Collins, Mabel (Mrs. Keningale Cook)
(1851–ca. 1922)
An important but shadowy figure in the Theosophical Society
during the latter part of the nineteenth century. Although
her influential book Light on the Path (first published anonymously
in 1885) is a classic work in the theosophical movement,
Collins has received only scant biographical notice.
A daughter of Mortimer Collins, she became a prolific author
of novels and other works, including Princess Clarice A
Story of 1871 (2 vols., 1872), Blacksmith and Scholar (3 vols.,
1875), An Innocent Sinner (3 vols., 1877), In the World (2 vols.,
1878), Our Bohemia (3 vols., 1879), Too Red a Dawn (3 vols.,
1881), Cobwebs (3 vols., 1882), The Story of Helen Modjeska
(1883), In the Flower of Her Youth (3 vols., 1883), Violet Fanshawe
(2 vols., 1884), The Prettiest Woman in Warsaw (3 vols., 1885),
and Lord Vanecourt’s Daughter (3 vols., 1885).
Her later books, The Idyll of the White Lotus (1885), Through
the Gates of Gold (1887), and The Blossom and the Fruit The True
Story of a Black Magician (1888), strongly manifested her growing
interest in metaphysics and the occult. The Blossom and the
Fruit was included by occultist Aleister Crowley as recommended
reading for neophytes in working with magic, and it
seems possible that the author had some inside knowledge of
secret occult organizations.
Collins’s husband, Dr. Keningale Cook, was also a writer, author
of The Fathers of Jesus A Study of the Lineage of the Christian
Doctrine and Traditions (2 vols., 1886).
Collins became an active worker in the movement for
women’s suffrage in Britain and collaborated with suffragette
Charlotte Despard on a novel, Outlawed (1908) dealing with the
subject of women’s rights.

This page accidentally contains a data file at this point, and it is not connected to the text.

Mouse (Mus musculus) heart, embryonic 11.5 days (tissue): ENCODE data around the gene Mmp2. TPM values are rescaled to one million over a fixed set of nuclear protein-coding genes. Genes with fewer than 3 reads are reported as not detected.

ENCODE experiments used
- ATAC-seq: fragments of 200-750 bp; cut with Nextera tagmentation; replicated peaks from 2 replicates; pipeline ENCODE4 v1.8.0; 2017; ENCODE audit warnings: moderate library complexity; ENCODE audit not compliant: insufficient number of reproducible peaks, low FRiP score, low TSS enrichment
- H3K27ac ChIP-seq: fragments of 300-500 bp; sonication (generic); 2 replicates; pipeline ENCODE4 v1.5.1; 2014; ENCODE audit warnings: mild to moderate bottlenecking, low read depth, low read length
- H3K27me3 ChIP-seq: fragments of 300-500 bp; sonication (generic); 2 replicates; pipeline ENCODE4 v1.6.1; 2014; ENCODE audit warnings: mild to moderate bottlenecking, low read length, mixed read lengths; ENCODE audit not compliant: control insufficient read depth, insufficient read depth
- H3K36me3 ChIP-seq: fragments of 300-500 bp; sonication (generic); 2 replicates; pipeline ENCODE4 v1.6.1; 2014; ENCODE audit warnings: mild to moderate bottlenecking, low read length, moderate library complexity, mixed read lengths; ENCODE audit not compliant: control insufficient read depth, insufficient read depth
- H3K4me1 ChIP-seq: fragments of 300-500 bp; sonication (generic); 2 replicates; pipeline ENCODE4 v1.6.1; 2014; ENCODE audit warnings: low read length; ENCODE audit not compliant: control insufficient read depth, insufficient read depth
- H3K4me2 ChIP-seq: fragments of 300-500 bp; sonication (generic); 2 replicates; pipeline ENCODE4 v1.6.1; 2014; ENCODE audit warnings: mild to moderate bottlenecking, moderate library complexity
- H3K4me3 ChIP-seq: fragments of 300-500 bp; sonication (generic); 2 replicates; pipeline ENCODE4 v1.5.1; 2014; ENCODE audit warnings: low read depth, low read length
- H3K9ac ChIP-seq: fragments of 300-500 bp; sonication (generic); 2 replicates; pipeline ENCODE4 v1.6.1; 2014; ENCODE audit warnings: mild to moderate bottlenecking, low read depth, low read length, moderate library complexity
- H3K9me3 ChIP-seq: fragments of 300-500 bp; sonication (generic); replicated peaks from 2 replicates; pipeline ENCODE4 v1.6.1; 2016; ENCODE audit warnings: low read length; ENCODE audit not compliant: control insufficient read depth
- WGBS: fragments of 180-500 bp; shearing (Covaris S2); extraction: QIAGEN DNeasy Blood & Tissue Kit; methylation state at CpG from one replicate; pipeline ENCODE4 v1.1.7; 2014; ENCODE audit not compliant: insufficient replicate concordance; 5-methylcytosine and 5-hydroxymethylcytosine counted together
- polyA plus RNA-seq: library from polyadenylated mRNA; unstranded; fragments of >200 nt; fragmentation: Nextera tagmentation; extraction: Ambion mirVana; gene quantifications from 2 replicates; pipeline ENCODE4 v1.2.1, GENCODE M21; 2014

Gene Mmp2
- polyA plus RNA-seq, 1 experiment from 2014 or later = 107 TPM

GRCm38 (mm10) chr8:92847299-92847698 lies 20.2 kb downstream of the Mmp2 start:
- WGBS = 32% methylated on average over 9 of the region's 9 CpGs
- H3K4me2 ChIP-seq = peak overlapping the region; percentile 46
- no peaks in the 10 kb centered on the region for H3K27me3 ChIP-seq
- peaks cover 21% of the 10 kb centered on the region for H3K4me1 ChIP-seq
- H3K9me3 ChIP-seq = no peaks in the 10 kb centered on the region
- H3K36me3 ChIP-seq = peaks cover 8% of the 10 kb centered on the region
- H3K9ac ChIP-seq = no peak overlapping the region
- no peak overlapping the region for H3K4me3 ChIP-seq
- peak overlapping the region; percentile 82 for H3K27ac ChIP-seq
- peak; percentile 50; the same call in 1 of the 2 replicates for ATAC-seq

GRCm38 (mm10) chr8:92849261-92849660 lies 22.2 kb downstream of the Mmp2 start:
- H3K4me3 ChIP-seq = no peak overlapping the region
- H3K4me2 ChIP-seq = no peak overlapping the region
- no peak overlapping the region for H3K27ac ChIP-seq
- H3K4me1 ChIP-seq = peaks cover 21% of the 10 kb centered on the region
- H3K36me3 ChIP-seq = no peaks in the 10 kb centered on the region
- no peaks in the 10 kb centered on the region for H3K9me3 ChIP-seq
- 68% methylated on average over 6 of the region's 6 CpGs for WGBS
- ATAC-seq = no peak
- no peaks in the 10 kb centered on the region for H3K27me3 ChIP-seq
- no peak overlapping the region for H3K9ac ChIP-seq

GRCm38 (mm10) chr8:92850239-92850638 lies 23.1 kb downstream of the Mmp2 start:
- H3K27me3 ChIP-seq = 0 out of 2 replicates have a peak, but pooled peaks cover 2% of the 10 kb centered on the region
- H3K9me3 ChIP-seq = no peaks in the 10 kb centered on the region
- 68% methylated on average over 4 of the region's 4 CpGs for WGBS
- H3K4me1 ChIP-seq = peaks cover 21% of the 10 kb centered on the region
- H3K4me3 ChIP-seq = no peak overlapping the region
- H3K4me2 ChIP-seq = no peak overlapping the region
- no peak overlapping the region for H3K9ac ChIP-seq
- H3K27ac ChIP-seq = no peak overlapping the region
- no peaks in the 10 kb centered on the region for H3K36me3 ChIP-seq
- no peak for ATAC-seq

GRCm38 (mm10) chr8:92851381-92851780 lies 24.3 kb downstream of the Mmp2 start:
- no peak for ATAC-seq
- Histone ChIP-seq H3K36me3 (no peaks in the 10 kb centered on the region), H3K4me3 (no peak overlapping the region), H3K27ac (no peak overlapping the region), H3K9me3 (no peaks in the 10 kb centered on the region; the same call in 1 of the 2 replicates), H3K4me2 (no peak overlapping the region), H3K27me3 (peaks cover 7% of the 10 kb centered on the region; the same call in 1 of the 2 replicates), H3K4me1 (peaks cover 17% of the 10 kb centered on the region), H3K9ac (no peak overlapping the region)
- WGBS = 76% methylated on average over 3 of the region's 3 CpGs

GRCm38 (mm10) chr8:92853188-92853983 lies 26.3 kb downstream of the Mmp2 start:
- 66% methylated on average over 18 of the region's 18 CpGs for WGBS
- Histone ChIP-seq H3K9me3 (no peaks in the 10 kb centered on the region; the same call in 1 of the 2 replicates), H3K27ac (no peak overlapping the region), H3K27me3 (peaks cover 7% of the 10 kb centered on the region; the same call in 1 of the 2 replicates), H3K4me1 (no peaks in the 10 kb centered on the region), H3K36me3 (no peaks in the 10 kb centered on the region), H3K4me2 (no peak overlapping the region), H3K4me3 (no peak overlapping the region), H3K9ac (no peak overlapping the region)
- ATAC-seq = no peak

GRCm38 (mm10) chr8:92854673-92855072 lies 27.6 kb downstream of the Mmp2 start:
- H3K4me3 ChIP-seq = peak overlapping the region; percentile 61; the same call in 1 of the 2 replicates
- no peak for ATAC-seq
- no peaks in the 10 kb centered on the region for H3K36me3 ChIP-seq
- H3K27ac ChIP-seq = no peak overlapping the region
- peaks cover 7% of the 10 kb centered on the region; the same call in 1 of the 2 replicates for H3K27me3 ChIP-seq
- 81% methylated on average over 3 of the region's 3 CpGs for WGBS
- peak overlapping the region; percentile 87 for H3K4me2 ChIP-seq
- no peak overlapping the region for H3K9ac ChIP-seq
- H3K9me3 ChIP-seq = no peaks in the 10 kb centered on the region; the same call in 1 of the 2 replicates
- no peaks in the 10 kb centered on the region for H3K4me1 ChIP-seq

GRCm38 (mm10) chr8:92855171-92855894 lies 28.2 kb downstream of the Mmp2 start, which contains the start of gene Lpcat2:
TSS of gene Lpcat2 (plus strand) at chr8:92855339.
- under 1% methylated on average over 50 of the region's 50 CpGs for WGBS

She was an early member of the London Lodge of the Theosophical
Society, which she joined in 1884. In the same year,
she wrote The Idyll of the White Lotus, followed by Light on the
Path, subtitled ‘‘A Treatise written for the personal use of those
who are ignorant of the Eastern Wisdom, and who desire to
enter within its influence. Written down by M.C., Fellow of The
Theosophical Society.’’ In 1887, after publication of Through the
Gates of Gold, Collins became coeditor with Helena Petrovna
Blavatsky of the society’s journal Lucifer, but ceased editing it
two years later as a result of a controversy in the movement connected
with the authorship of her books. The ambiguous ascription
on the title page of Light on the Path suggested to some
that the work was inspired by an adept, and for some time it
was implied that the source was Mahatma Koot Hoomi, one of
Madame Blavatsky’s mysterious ‘‘Masters.’’ After fierce controversy
over the source of the book’s inspiration, Collins was expelled
from the society. Later she was permitted to rejoin.
Whatever the true source of the book, it seems that Collins sustained
a claim to have traveled on the astral plane and encountered
inspired teachers.
Another strange episode in her life revolves around allegations
that in 1888 she was closely associated with the notorious
murderer Jack the Ripper. According to Aleister Crowley in his
Confessions, Collins had a lover who was a doctor and later evidence
strongly suggested he was the infamous Ripper.
Collins, Mabel. The Awakening. London Theosophical Publishing
Society, 1906.
———. The Blossom and the Fruit The True Story of a Black
Magician. New York Theosophical Publishing Society, 1888.
———. A Cry from Afar. London Theosophical Publishing
Society, 1905.
———. The Idyll of the White Lotus. Adyar, Madras, India
Theosophical Publishing House, 1885.
———. Light on the Path. Boston Occult Publishing, 1884.
———. Through the Gates of Gold. London J. M. Watkins,
Colley, Thomas Encyclopedia of Occultism & Parapsychology • 5th Ed.
Crowley, Aleister. The Confessions of Aleister Crowley. Edited by
John Symnonds and Kenneth Grant. New York Hill and
Wang, 1969.
Fuller, Jean Overton. The Magical Dilemma of Victor Neuburg.
London W. H. Allen, 1965.

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